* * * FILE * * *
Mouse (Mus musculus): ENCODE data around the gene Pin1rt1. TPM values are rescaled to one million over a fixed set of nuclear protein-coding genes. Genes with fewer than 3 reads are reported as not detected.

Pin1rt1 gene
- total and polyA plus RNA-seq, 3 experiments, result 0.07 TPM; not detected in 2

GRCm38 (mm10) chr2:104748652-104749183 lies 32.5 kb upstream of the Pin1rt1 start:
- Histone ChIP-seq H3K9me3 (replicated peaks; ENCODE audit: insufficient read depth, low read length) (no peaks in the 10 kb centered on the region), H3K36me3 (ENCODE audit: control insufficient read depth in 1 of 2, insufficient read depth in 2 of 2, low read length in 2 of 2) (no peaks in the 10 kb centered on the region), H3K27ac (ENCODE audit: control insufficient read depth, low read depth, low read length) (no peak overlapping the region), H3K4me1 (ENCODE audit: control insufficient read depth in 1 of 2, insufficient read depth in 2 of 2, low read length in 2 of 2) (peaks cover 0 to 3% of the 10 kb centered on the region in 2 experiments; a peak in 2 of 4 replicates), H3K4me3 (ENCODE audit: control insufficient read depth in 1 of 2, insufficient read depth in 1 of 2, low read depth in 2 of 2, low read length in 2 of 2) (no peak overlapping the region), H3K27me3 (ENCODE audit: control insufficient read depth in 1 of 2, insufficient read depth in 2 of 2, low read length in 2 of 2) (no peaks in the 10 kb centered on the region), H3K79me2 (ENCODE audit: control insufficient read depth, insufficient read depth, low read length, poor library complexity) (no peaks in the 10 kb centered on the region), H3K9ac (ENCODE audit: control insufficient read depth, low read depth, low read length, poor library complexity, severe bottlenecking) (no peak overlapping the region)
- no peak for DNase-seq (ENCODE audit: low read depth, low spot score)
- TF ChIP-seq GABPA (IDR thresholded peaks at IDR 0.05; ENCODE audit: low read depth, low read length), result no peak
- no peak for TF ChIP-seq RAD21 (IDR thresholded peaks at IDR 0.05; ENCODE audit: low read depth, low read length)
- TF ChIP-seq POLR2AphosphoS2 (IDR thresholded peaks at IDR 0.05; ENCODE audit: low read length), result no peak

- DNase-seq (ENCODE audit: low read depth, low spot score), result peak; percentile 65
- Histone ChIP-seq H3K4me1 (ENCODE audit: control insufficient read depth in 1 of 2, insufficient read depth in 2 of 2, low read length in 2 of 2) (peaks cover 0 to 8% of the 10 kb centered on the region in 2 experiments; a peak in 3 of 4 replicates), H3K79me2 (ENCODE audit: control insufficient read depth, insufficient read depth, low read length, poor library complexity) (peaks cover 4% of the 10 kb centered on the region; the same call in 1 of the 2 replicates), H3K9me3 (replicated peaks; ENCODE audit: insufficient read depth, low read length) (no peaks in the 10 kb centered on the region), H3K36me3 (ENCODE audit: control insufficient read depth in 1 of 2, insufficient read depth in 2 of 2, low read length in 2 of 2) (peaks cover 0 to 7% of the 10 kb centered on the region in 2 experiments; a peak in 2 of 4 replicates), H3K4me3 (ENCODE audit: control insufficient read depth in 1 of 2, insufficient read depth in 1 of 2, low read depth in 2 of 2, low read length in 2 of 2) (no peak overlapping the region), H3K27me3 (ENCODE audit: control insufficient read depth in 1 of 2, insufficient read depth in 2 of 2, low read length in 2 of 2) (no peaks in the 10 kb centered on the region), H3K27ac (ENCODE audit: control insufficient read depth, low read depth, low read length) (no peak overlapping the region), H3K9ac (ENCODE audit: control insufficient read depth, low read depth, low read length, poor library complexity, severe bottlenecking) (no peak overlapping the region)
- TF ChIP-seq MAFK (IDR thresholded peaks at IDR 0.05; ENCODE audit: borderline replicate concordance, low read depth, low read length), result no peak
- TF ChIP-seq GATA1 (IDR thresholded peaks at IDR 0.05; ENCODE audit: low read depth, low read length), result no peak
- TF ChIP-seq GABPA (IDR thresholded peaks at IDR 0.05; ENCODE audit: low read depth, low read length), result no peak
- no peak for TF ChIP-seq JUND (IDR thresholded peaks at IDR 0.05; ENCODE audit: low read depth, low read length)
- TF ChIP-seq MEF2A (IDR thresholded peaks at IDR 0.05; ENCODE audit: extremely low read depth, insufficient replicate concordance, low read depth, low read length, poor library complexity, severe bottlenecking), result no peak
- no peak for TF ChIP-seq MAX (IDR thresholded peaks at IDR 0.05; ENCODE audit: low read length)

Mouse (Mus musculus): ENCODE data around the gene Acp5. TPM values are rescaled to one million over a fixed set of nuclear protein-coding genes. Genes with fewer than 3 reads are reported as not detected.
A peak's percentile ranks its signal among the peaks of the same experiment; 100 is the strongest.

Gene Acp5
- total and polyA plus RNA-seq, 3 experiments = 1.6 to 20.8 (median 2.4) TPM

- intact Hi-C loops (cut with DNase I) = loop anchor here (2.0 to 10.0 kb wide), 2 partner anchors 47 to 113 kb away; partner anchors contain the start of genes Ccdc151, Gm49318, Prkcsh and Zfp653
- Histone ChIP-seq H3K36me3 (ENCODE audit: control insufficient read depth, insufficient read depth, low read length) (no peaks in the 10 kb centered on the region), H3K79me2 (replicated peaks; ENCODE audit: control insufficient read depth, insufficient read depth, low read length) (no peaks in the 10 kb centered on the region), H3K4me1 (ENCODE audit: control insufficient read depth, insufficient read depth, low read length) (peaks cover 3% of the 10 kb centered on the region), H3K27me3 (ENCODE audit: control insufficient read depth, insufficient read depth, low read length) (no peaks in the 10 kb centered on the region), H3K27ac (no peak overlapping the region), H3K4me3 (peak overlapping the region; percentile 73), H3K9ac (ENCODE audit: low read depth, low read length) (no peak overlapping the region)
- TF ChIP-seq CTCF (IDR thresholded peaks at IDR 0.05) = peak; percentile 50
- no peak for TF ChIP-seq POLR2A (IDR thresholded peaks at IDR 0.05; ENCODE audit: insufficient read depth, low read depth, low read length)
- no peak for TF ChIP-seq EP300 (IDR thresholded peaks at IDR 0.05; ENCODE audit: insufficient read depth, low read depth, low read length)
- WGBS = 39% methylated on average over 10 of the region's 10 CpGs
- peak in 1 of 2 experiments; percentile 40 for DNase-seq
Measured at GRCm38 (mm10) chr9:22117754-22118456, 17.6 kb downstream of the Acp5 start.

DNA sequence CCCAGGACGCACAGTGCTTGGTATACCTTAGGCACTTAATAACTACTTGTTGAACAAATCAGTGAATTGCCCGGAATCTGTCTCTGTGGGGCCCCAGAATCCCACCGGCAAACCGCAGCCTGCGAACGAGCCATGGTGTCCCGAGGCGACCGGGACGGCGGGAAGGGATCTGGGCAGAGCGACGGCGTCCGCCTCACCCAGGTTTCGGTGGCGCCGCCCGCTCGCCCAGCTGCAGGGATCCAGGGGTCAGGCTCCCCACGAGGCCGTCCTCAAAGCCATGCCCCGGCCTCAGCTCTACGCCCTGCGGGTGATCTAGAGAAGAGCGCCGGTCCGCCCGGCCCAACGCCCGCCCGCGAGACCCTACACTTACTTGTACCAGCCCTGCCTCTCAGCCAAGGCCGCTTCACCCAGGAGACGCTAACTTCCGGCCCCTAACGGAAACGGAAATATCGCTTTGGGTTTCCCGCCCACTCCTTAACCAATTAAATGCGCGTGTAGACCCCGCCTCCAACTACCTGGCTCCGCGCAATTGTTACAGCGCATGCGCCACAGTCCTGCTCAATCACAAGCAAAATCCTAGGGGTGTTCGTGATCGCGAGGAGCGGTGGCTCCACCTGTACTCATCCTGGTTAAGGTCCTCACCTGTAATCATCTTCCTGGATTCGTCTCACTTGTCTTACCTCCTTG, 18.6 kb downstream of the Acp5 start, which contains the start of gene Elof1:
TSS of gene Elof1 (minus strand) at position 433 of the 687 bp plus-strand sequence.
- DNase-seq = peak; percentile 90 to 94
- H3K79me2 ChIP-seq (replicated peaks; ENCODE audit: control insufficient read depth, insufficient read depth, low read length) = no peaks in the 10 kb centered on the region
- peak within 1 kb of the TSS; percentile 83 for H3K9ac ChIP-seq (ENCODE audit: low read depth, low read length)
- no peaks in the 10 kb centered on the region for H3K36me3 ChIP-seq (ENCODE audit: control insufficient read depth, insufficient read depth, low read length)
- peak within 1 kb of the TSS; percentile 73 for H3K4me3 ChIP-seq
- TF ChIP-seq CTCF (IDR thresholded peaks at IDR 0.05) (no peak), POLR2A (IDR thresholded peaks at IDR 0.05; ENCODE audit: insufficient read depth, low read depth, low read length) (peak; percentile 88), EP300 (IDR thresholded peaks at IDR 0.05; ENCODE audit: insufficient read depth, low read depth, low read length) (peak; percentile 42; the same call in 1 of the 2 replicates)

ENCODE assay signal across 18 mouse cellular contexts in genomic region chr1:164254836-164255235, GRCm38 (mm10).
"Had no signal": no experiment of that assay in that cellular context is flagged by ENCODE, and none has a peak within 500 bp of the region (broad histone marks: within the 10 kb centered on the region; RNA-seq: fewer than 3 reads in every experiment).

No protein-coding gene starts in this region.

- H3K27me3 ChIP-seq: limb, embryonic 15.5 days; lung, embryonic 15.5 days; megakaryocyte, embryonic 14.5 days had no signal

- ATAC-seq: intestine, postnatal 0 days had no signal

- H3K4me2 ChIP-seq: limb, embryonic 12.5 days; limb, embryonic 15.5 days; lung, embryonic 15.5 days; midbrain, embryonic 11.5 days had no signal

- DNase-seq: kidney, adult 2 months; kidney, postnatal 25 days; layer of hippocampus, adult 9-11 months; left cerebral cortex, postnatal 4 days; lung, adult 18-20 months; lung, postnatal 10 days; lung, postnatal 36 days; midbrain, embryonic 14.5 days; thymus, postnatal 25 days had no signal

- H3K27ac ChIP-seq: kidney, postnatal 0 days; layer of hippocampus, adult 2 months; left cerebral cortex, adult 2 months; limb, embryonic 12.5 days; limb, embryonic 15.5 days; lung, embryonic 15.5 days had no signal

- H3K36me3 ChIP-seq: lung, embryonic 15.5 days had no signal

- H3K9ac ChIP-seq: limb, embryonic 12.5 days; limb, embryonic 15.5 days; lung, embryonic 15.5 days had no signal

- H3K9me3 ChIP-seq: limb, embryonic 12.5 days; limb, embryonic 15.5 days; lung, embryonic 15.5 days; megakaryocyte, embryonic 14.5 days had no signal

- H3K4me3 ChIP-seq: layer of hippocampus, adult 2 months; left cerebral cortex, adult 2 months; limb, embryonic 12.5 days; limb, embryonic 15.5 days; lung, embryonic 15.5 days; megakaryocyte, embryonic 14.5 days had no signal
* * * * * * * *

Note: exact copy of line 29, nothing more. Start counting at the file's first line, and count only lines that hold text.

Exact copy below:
Measured at GRCm38 (mm10) chr9:22117754-22118456, 17.6 kb downstream of the Acp5 start.